Ontario Takes Action to Get York University Students Back in Class
Legislation Introduced Today Would Require York University to Resume Operations
Ontario has introduced legislation that would, if passed, enable thousands of York University students to resume their courses. The legislation would put an end to the deadlocked labour dispute and require York University to resume its normal operations.
The proposed legislation governs labour disputes between York University and three bargaining units represented by the Canadian Union of Public Employees Local 3903 (CUPE 3903). The legislation, if passed, would require any strike or lock-out at York University to be terminated.
All outstanding issues would be referred to binding mediation-arbitration. York University and CUPE 3903 would have five days to agree on a mediator-arbitrator, or one would be appointed by the Minister of Labour or his designate.
Legislation follows the receipt of a report from William Kaplan noting that the parties have reached an impasse and there is no reason to believe that they will be able to resolve their dispute through free collective bargaining.
- Collective agreements between York University and CUPE 3903 union expired on August 31, 2017.
- The strike by approximately 2,700 workers began on March 5, 2018.
- Approximately 39,500 students have had one or more courses adversely impacted by the labour disruption.
- Students in programs with accreditation standards, like Nursing, Engineering, or Law are particularly vulnerable to the impact of this strike and are in jeopardy of not being able to complete their academic year.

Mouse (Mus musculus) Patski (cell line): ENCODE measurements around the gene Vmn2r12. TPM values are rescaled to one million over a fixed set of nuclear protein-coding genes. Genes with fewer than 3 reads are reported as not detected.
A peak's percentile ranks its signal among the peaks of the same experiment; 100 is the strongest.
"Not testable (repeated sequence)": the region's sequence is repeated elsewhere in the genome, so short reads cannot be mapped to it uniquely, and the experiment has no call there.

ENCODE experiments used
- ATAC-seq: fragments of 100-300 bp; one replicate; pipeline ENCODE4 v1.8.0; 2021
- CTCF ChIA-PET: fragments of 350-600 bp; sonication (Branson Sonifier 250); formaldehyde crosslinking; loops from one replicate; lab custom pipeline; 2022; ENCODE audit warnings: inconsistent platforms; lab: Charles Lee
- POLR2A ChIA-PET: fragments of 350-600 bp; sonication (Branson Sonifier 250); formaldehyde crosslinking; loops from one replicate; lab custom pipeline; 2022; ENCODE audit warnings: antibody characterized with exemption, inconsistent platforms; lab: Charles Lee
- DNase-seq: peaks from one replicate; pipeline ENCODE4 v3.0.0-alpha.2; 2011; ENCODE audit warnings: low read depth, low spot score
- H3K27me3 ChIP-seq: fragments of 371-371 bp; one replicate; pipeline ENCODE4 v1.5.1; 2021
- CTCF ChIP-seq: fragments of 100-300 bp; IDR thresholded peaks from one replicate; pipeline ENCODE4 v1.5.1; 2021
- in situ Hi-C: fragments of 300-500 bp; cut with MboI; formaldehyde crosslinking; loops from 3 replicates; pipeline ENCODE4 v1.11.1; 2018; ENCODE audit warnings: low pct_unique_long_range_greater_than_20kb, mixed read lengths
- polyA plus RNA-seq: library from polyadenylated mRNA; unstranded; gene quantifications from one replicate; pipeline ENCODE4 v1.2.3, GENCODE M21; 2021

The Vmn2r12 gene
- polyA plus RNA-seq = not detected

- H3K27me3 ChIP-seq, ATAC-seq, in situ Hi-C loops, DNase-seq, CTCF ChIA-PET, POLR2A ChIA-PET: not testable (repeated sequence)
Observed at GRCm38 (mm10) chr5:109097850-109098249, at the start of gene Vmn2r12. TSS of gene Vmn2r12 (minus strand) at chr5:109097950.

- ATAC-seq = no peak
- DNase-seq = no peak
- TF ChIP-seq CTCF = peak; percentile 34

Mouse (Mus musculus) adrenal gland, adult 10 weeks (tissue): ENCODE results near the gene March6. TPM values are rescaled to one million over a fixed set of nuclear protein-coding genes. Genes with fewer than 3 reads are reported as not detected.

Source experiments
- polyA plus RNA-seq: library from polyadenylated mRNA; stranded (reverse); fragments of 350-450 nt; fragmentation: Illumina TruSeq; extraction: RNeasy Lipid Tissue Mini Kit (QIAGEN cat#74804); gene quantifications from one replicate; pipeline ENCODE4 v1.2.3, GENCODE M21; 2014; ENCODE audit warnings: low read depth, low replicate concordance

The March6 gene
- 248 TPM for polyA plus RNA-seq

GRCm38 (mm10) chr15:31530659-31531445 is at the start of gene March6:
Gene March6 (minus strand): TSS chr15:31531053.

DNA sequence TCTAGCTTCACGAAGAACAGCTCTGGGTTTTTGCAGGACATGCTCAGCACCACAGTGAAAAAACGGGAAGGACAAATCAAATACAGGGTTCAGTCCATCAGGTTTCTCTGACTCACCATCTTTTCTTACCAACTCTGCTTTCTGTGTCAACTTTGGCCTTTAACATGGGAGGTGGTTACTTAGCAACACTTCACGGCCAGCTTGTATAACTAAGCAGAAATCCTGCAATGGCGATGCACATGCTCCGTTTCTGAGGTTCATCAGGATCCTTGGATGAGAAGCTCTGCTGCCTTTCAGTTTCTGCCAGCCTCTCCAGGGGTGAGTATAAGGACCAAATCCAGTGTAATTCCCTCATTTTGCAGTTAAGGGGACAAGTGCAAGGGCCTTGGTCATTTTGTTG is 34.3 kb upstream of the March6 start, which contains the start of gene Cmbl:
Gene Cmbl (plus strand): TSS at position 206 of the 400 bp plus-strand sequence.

- On April 13, 2018, the Minister of Labour announced the establishment of an Industrial Inquiry Commission (IIC) to inquire into and report to the Minister on this dispute. William Kaplan, an experienced mediator-arbitrator, was appointed as the IIC’s sole member. The report was received by the Minister on May 4, 2018.
“Our government’s priority is to get students back to their courses. We respect and believe in the collective bargaining process. Unfortunately, in this case, William Kaplan, a highly respected and neutral mediator reported to me that the parties have reached an impasse and there is no reason to believe that they will be able to resolve their dispute through continued negotiations. Since both parties were unable to agree on binding arbitration, we have no choice but to act now and get students back in class.”
“We are disappointed that the parties were not able to come together to resolve this dispute in the best interest of thousands of students who have been adversely impacted by this situation. It is now in the public interest for the legislature to take action to end the strike.”